• The only treatment for its intended condition, or provide a significant benefit to those affected

Examples of these incentives include protocol assistance, designated periods of market exclusivity, fee reductions or grants which help to make the developments of these drugs feasible.18


Lowering the cost to both patient and health service

In the UK, we have recently seen efforts from the government to improve the standard of rare disease treatment. This included the new Rare Disease Framework which sets out several methods of widening access to cutting edge rare disease treatments.19 This includes the new Innovative Medicines Fund established with the hope to provide access to life saving new medicines, including those for rare diseases.20

We are also seeing deals forged with providers to widen access to rare disease treatments. In February this year, it was announced that the world’s most expensive drug: Libmeldy, a treatment for the debilitating rare neurodegenerative disorder metachromatic leukodystrophy (MLD), would be available to patients through the NHS.21


Improving the accessibility of clinical trials

As discussed in our MAGNIFI : From bench to bedside in one year’ the COVID-19 vaccine development brought a spotlight to the idea of decentralised trials (trials largely carried out in the patient’s home, with the help of local healthcare providers and telemedicine).

Decentralised trials could play an important role in rare disease research – linking up disease sufferers from around the globe who may not have previously been able to afford to (or physically able to) travel to the trial centre. This could not only benefit the patients through access to treatment, but also improve the efficiency of the trial process by increasing participant numbers and making the recruitment process easier.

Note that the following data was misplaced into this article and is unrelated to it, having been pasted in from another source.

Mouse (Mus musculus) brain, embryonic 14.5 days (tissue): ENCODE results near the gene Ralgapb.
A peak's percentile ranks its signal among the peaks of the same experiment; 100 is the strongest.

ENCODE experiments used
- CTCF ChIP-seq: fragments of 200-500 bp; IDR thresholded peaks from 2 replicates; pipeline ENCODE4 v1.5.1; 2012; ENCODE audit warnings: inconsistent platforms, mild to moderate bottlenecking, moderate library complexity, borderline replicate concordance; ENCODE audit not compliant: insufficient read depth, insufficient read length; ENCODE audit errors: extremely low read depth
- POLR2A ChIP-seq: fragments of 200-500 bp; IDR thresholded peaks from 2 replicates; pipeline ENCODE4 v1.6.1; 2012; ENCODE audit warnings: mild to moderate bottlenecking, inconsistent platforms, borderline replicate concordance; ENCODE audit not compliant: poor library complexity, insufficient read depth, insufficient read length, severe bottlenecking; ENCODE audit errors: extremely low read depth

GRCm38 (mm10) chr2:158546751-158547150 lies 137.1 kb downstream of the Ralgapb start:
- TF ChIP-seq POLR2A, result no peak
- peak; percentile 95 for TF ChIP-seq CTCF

Keeping the patient experience central

Through the advancing of telemedicine and digital healthcare; the advancement of genome research and renewed efforts by governments, advocacy groups and Pharma companies, it’s clear that there are some important developments happening in the rare disease space.

Throughout these developments, we hope that patient centricity and the patient journey for those living with these rare disorders will remain at the forefront.

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  1. Joszt L. Not So Rare: 300 Million People Worldwide Affected by Rare Diseases. AJMC. Resource. Published November 7, 2019. Accessed March 1, 2022.
  2. Black N, et al. Diagnostic odyssey for rare diseases: exploration of potential indicators. 2015. PIRU. Resource. Accessed March 1, 2022.
  3. Genetic and Rare Diseases Information Center. FAQs About Rare Diseases. Resource. Accessed March 1, 2022.